Together with Stellenbosch University, which obtained full university status on the same day in 1918, it is the oldest university in South Africa and the oldest existent university in Sub-Saharan Africa.
In the QS World University Rankings, the Times Higher Education World University Rankings, and the Academic Ranking of World Universities, UCT is the highest-ranked African university, and its Law and Commerce Faculties are consistently ranked among the top hundred in the world.
As well as being on the list of the oldest universities in Africa, UCT was also named the best university in Africa for graduate employability.
Ralph Bunche, Max Theiler, and Allan McLeod Cormack are among notable alumni.
5. University of Liberia, 1862
The University of Liberia was founded in 1863 as Liberia College and became a university in 1951, after being authorized by the national government in 1851.
The school is one of West Africa’s oldest higher education institutions.
6. Cairo University, 1908
Egypt’s Cairo University was established on December 21, 1908. Previously, it was known as “Egyptian University” and then “Fuad University.”
In contrast to the religious institution of Al Azhar, Cairo University was formed as a European-inspired civil university, and it became the primary indigenous model for other state universities.
Cairo University is consistently regarded as one of Egypt’s best universities, one of Africa’s best universities and also one of the oldest universities in Africa.
7. University of Algiers, 1909
The University of Algiers arose from a number of higher-education institutions established in Algeria’s first university during French colonial control in the nineteenth century.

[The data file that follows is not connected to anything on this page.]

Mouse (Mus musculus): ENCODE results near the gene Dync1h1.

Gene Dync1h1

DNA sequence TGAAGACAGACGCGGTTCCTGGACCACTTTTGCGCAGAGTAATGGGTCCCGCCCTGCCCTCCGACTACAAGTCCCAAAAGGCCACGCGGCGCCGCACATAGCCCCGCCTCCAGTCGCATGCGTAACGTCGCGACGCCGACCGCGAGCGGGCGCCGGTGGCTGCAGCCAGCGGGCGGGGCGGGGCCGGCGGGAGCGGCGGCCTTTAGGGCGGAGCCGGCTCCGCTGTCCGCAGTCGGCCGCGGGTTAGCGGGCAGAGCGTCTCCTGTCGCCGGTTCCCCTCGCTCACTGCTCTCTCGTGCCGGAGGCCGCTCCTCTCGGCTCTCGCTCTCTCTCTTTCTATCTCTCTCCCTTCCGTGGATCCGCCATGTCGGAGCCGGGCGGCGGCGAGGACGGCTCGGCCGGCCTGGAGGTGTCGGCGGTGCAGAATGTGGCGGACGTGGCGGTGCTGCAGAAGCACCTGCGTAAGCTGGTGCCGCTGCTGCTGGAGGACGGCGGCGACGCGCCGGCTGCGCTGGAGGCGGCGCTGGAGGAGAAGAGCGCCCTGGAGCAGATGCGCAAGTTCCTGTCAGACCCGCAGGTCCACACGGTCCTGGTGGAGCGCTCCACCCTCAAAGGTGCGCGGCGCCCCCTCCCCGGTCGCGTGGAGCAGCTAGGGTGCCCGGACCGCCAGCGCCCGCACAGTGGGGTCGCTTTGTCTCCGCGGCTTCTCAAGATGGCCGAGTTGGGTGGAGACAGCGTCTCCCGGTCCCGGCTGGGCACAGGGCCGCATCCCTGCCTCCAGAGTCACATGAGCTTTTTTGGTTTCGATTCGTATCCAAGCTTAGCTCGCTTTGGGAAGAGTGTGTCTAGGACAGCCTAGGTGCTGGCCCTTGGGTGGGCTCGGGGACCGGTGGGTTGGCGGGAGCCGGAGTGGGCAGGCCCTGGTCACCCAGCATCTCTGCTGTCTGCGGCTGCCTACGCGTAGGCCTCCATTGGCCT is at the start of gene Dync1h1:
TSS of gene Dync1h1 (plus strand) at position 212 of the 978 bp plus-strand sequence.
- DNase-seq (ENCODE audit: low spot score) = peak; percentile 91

It is known as Mother University and is located in Algiers, Algeria’s capital.
8. Makerere University, 1922
Makerere University in Kampala, Uganda’s largest higher education institution, was founded in 1922 as a technical school.
It was renamed the University of East Africa in 1963, and it began offering courses leading to University of London general degrees.
When the University of East Africa was separated into three autonomous universities in 1970, the University of Nairobi (Kenya), the University of Dar es Salaam (Tanzania), and Makerere University, it became an independent national university.
Makerere University now has nine colleges and one school, with over 36,000 undergraduates and 4,000 postgraduates enrolled in its programs.
9. University of Ibadan, Nigeria, 1948
The Institution of Ibadan (UI) is the oldest university in Nigeria.
On campus, the institution has distinct botanical and zoological gardens, as well as residential and sporting facilities for staff and students.
Wole Soyinka, winner of the Nobel Prize in Literature in 1986, is a well-known Unibadan alumnus.
10. University of Ghana, 1948
The Institution of Ghana is the country’s oldest and largest public university, with about 40,000 students. It was granted full university status in 1961.
It was formerly an affiliate of the University of London, which supervised its academic programs and conferred degrees, and was formed in 1948 in the British colony of the Gold Coast as the University College of the Gold Coast.
The liberal arts, social sciences, law, basic science, agriculture, and medicine were originally prioritized.
The university’s curriculum was enlarged as part of a national educational reform effort to include additional technology-based and vocational courses, as well as postgraduate study.